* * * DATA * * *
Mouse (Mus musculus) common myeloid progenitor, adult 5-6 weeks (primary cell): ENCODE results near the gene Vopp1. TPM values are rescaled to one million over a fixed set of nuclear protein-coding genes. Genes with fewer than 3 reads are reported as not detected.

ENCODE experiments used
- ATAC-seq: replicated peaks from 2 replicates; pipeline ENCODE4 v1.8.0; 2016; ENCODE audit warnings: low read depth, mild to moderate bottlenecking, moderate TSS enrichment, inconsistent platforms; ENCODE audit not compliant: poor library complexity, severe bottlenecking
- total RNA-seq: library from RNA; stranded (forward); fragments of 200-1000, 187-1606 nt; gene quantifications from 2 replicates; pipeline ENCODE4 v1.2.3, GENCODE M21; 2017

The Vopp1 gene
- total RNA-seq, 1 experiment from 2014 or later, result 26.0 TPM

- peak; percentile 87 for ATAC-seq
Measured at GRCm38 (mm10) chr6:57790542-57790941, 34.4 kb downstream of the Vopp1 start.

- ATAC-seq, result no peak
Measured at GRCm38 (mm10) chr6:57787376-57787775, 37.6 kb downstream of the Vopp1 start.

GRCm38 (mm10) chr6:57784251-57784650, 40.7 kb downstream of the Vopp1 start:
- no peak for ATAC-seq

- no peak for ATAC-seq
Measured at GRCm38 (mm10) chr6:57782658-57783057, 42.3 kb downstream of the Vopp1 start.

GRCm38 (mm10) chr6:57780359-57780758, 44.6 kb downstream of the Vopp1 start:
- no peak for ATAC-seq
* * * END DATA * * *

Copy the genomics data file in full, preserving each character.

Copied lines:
Mouse (Mus musculus) common myeloid progenitor, adult 5-6 weeks (primary cell): ENCODE results near the gene Vopp1. TPM values are rescaled to one million over a fixed set of nuclear protein-coding genes. Genes with fewer than 3 reads are reported as not detected.

ENCODE experiments used
- ATAC-seq: replicated peaks from 2 replicates; pipeline ENCODE4 v1.8.0; 2016; ENCODE audit warnings: low read depth, mild to moderate bottlenecking, moderate TSS enrichment, inconsistent platforms; ENCODE audit not compliant: poor library complexity, severe bottlenecking
- total RNA-seq: library from RNA; stranded (forward); fragments of 200-1000, 187-1606 nt; gene quantifications from 2 replicates; pipeline ENCODE4 v1.2.3, GENCODE M21; 2017

The Vopp1 gene
- total RNA-seq, 1 experiment from 2014 or later, result 26.0 TPM

- peak; percentile 87 for ATAC-seq
Measured at GRCm38 (mm10) chr6:57790542-57790941, 34.4 kb downstream of the Vopp1 start.

- ATAC-seq, result no peak
Measured at GRCm38 (mm10) chr6:57787376-57787775, 37.6 kb downstream of the Vopp1 start.

GRCm38 (mm10) chr6:57784251-57784650, 40.7 kb downstream of the Vopp1 start:
- no peak for ATAC-seq

- no peak for ATAC-seq
Measured at GRCm38 (mm10) chr6:57782658-57783057, 42.3 kb downstream of the Vopp1 start.

GRCm38 (mm10) chr6:57780359-57780758, 44.6 kb downstream of the Vopp1 start:
- no peak for ATAC-seq